China's Stock Market Faces Setback in November Amid Economic Concerns
China's stock market faces November decline amid economic concerns. CSI 300 down 10% this year. Global funds trim holdings, but valuations attract global managers.
Chinese stocks are bucking the global trend and experiencing a downturn in November, signaling persistent worries among investors about the country's economic recovery. The CSI 300 Index, representing mainland China's stocks, has seen a decline of over 2% this month, marking the weakest performance among major equity markets worldwide. This downturn is heading into its fourth consecutive month, with the index hovering near a 2023 low recorded in October.
The stark contrast between China's market woes and the global surge, as reflected in the almost 9% rise of the MSCI All-Country World Index this month, raises concerns. The global rally has been largely fueled by speculations that the Federal Reserve has concluded its interest rate hikes.
Commenting on the prevailing sentiment, Willer Chen, senior analyst at Forsyth Barr Asia Ltd, noted, “Sentiment has been so bad. If you look at the macro numbers this month, the only beat probably just comes from retail sales and industrial production. Policy wise, there has been a lot of noise out there this month but nothing concrete or confirmed.”
Recent economic indicators add to the worries, with data revealing a contraction in China's manufacturing activity for November and a contraction in the services sector for the first time this year. Despite efforts by Beijing to stabilize the distressed real estate sector, as seen in regulators compiling a list of 50 eligible developers for financing, the broader market sentiment remains weak.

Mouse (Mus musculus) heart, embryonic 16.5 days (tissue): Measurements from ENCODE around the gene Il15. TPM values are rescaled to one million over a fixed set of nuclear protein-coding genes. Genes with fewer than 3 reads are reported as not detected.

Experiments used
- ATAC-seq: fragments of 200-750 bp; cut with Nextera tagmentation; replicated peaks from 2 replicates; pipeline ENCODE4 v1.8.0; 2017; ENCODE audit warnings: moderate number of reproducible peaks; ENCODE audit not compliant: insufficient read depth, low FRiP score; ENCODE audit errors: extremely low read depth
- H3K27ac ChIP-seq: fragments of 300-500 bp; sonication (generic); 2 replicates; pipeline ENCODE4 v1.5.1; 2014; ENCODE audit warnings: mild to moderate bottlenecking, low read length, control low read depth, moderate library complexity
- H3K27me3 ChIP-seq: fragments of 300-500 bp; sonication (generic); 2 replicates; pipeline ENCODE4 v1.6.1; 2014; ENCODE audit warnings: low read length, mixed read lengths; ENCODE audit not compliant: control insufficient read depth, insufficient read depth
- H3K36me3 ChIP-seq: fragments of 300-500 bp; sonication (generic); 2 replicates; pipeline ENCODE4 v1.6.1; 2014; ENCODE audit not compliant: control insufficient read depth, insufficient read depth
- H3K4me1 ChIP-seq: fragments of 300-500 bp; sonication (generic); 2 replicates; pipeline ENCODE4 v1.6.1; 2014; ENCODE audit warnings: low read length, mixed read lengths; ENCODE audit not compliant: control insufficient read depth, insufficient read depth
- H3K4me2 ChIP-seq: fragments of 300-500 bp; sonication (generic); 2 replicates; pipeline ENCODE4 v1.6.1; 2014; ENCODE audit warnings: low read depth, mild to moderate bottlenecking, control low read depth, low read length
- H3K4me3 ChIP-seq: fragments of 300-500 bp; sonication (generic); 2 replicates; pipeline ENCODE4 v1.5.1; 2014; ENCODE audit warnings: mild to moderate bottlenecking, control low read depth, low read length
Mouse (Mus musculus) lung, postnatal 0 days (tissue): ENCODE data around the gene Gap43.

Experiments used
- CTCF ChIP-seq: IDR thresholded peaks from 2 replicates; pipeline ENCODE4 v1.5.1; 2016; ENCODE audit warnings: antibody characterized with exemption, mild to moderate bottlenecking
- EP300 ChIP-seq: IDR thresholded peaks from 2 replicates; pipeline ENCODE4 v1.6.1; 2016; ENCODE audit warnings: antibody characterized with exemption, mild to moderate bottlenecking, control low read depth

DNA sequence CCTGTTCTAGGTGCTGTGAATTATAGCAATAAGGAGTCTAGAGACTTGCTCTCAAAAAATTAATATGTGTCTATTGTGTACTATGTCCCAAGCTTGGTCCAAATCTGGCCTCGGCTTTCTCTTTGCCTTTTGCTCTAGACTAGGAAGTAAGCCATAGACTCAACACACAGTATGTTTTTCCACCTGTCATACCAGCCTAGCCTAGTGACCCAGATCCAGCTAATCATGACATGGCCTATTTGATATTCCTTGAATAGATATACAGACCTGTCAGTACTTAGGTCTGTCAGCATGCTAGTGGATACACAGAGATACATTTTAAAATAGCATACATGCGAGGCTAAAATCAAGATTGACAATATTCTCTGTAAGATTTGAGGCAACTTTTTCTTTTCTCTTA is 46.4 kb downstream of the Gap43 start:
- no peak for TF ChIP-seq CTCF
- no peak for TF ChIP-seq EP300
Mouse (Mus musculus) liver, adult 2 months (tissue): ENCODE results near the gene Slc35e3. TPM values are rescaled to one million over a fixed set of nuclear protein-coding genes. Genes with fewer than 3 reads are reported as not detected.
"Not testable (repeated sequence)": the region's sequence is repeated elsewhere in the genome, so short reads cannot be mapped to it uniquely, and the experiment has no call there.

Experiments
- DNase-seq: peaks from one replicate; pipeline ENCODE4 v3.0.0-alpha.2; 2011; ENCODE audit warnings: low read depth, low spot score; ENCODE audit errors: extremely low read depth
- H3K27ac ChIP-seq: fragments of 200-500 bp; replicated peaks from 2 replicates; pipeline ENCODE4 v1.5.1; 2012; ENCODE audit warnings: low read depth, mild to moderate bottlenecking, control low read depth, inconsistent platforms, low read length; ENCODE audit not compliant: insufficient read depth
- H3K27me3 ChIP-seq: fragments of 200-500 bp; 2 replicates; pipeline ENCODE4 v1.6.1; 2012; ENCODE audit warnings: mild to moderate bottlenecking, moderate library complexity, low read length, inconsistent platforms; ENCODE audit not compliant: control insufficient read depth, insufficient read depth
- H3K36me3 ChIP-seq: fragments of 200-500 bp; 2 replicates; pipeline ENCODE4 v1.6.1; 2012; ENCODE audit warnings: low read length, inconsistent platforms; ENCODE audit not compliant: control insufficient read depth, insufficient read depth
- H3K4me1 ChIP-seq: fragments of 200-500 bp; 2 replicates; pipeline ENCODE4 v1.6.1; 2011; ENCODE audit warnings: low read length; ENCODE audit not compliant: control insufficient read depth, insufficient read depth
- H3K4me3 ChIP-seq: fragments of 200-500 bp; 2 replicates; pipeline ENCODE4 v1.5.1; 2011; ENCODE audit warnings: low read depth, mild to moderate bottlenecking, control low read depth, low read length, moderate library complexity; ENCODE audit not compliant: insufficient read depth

The real estate sector continues to pose a threat to growth, with falling home sales and property investment impacting demand across various industries. Even positive developments in Sino-American relations during the recent meeting between Chinese President Xi Jinping and US President Joe Biden failed to lift investor confidence. Additionally, major tech companies such as Meituan reported disappointing results, contributing to a decline in market sentiment.
Redmond Wong, a strategist at Saxo in Hong Kong, commented, “Investors have been disappointed by China’s economic recovery while third-quarter earnings and the guidance from companies failed to impress.”
With the CSI 300 down 10% for the year, it is on track for an unprecedented third consecutive annual loss. Global funds are expected to continue reducing their holdings of mainland shares for the fourth consecutive month. However, some global fund managers see potential in the current market conditions. Fidelity International aims to cautiously increase exposure to China, while Invesco Ltd. acknowledges the difficulty of maintaining an underweight position on China given the attractive valuations resulting from the ongoing selloff.